Some aspects of the host-parasite relationship between goats and gastrointestinal nematodes : a thesis presented in partial fulfilment of the requirements for the degree of Doctor of Philosophy in Veterinary Science at Massey University
Experiments were conducted investigating the acquisition, by goats, of resistance to Haemonchus contortus and Trichostrongylus colubriformis. Neither 5.5 or 14 months old Saanen goats given a trickle infection with H. contortus, which was terminated with anthelmintic after 10 and 14 weeks respectively, showed significant resistance to a challenge infection. Serum pepsinogen levels rose significantly as a result of infection. Serum gastrin levels also rose as a result of infection but, following challenge, were generally higher for naive goats than previously infected goats. There were no significant correlations between worm counts, gastrin and pepsinogen levels at the time of slaughter. By contrast, a high level of resistance to T. colubriformis developed in 9 months old Saanen goats given trickle and two challenge infections. Goats exposed only to the two challenge infections developed worm burdens intermediate between, and significantly different from both trickle-infected and previously uninfected goats given just the second challenge. Both priming infections were removed with anthelmintic. Globule leukocyte (GL) counts in the proximal small intestine of trickle-infected goats were significantly higher than in goats given a single challenge infection, whilst counts for the group given two challenge infections were intermediate and not significantly different from other treatments. Nematode fecundity (eggs per female) and male:female ratios were also significantly decreased in the previously infected goats. Ninety four percent of all T. colubriformis were found in the proximal 50% of the small intestine in both young goats and older goats. Male:female ratios increased and eggs/female nematode decreased with distance down the small intestine. Only about 50% of adult T. colubriformis were recovered from recently killed goats by opening and massaging the small intestine under running water. Antiparasite activity of intestinal mucus from groups of Angora-cross goats killed 9, 18 or 27 days after infection with T. colubriformis, increased significantly in infected versus uninfected goats with no difference between infected groups. However, the establishment rate (57-67%) suggests little immunity was being expressed. Following infection, proximal small intestinal GL counts fell with time but there was still a clear negative relationship between GL counts and worm burdens. Mucosal mast cell and eosinophil counts showed no significant trends relative to duration of infection or worm burden. Differential cell counts were made using a monoclonal antibody to sheep mast cells developed with diaminobenzidine, combined with haematoxylin and Biebrich's scarlet. This method was shown to be superior to others tried. In Angora-cross goats killed sequentially after removal of an infection with T. colubriformis, proximal small intestinal GL counts increased with time. However, antiparasite activity of intestinal mucus was consistently low. GL counts in all these Angora-cross goats were generally higher further down the intestine beyond the location of a large proportion of the T. colubriformis burden. In Angora goats fitted with ileal cannulae and infected with T. colubriformis, antiparasite activity of ileal contents increased significantly with time after infection in all goats. However, the establishment rate (10.6-61.8%) indicated only a moderate degree of resistance was being expressed although a large proportion of established worms were inhibited L3s.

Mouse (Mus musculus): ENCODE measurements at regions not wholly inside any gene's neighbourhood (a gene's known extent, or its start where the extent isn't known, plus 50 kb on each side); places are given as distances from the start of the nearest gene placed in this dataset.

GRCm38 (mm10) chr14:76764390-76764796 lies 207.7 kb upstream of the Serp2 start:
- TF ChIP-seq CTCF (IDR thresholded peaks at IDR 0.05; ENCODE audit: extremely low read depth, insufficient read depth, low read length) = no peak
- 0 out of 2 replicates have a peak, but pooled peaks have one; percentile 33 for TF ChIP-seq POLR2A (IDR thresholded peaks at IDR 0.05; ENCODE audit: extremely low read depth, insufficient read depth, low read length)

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Pomroy, W. E., & Charleston, W. A. G. (1989). Development of resistance to trichostrongylus colubriformis in goats. Veterinary Parasitology, 33(3-4), 283-288.
Pomroy, W. E., & Charleston, W. A. G. (1989). Failure of young goats to acquire resistance to Haemonchus contortus. New Zealand Veterinary Journal 37, 23-26